Olympia by Manet

Édouard Manet's Olympia, finished in 1863, was based on Titian's Venus of Urbino.[8] Olympia was a popular play about a courtesan of that name. The painting diverged scandalously from the accepted academic style by outlining the figure and flattening space to draw the viewer in: Olympia seems provocatively naked rather than classically nude.[9] Looking out boldly, she puts the viewer in the position of a man coming to a prostitute, although the placement of her hand suggests coyness.[10]

Particularly following the publication of Edward Said's book Orientalism, exoticism has become a key term in political assessments of the encounter between Euro-America and the non-Western world and more broadly of any center and a periphery. As recent anthropological enquiries suggest, terms such as Orientalism and exoticism have been at times simplistically applied to merely equate the interest in the Other with the attribution of negative qualities. A study of the sphere of Othering in contexts, such as the relationship between Greece and Germany during the sovereign debt crisis years and the art show Documenta14 may point to volatile ingredients in "exoticism", including fascination mixed with condescension, aversion, admiration and hopes for an escape from an oppressive northern European lifestyle.[11] Similarly, tourism and intra-national relations between urban centers and rural peripheries are spheres where exoticizing dynamics are at a play, even if, as noted above, these dynamics may well involve the ambivalence of the spectators, and also the involvement of those represented in reproducing, and at times contesting the stereotypes of those who represent others.[12]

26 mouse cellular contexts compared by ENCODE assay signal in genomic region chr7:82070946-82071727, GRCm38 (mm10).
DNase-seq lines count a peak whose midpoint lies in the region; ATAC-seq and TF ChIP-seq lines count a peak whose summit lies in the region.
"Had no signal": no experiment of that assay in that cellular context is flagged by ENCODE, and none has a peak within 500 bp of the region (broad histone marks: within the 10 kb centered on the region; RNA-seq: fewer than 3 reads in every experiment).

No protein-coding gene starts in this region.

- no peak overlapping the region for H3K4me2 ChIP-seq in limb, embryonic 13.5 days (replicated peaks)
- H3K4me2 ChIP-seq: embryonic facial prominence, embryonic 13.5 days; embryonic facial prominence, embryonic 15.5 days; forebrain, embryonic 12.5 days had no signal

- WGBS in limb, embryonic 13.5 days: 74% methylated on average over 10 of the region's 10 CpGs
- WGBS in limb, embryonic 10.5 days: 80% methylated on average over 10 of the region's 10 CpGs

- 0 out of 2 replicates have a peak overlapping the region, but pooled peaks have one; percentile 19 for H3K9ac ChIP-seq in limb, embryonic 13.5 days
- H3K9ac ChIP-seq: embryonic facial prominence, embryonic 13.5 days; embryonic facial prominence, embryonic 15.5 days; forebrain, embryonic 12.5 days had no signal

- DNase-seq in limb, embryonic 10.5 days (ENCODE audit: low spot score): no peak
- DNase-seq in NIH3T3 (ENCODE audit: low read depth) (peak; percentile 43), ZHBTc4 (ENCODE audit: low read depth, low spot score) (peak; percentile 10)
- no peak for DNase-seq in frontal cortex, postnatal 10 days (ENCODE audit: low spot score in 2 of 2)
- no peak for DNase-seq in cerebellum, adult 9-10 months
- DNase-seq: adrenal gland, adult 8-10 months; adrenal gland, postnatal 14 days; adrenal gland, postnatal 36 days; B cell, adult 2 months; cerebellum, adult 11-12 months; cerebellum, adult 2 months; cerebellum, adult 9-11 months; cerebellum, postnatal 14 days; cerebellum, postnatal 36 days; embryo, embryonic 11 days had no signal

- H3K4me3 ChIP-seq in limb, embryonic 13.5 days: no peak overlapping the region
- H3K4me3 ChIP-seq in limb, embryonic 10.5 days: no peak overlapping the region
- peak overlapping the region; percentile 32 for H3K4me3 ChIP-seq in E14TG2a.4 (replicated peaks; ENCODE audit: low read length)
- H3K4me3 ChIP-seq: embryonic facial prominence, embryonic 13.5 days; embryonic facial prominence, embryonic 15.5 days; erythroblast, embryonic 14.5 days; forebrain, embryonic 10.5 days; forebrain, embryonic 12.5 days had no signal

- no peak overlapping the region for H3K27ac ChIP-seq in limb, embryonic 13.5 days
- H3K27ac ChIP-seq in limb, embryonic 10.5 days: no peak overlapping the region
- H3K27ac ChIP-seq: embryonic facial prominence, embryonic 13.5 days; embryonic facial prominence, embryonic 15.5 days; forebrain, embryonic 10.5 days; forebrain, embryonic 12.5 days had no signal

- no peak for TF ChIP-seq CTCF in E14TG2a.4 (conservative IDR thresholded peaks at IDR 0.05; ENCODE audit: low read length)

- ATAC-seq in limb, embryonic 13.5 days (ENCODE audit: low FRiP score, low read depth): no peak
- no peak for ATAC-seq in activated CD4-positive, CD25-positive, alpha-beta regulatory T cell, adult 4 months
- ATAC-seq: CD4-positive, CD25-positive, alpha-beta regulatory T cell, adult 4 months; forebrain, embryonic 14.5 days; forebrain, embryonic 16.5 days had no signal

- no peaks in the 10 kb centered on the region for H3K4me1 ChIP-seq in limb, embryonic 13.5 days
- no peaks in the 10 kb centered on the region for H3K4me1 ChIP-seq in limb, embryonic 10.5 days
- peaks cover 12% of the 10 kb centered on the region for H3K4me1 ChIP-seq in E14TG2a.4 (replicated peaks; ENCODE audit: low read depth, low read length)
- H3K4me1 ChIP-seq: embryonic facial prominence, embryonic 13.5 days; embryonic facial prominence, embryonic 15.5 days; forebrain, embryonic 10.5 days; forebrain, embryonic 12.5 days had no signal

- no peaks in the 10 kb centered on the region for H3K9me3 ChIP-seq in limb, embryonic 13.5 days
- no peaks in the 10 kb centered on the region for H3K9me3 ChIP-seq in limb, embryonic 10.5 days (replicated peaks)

See also[edit]


  1. ^ Sund, Judy. "Exotic – a Fetish for the Foreign". GDC Interiors Journal.
  2. ^ Oshinsky, Sara J. "Exoticism in the Decorative Arts". The Metropolitan Museum of Art.
  3. ^ Alden Jones (August 6, 2007). "This Is Not a Cruise". The Smart Set.
  4. ^ Segalen, Victor (2002). Essay on Exoticism: An Aesthetics of Diversity. Durham: Duke University Press.
  5. ^ Herbert, Robert (1990). "Art, Leisure, and Parisian Society". Art Journal. 49 (1): 65.
  6. ^ Carter, Karen (2012). "The Spectatorship of the Affiche Illustrée and the Modern City of Paris, 1880-1900". Journal of Design History. 25 (1): 24. doi:10.1093/jdh/epr044.
  7. ^ Chu, Petra (2011). Nineteenth-Century European Art. New Jersey: Prentice Hall. p. 87.
  8. ^ Chu (2011). Nineteenth Century European Art. p. 233.
  9. ^ Chu (2011). Nineteenth Century European Art. p. 235.
  10. ^ Chu (2011). Nineteenth Century European Art. p. 236.
  11. ^ Kalantzis, Konstantinos (2023). "The Indigenous Sublime Rethinking Orientalism and Desire from documenta 14 to Highland Crete". Current Anthropology. doi:10.1086/728171.
  12. ^ Kalantzis, Konstantinos (2019). Tradition in the Frame: Photography, Power, and Imagination in Sfakia, Crete. Indiana University Press. doi:10.2307/j.ctvpb3z6m. ISBN 978-0-253-03714-5. JSTOR j.ctvpb3z6m. S2CID 264430742.


External links[edit]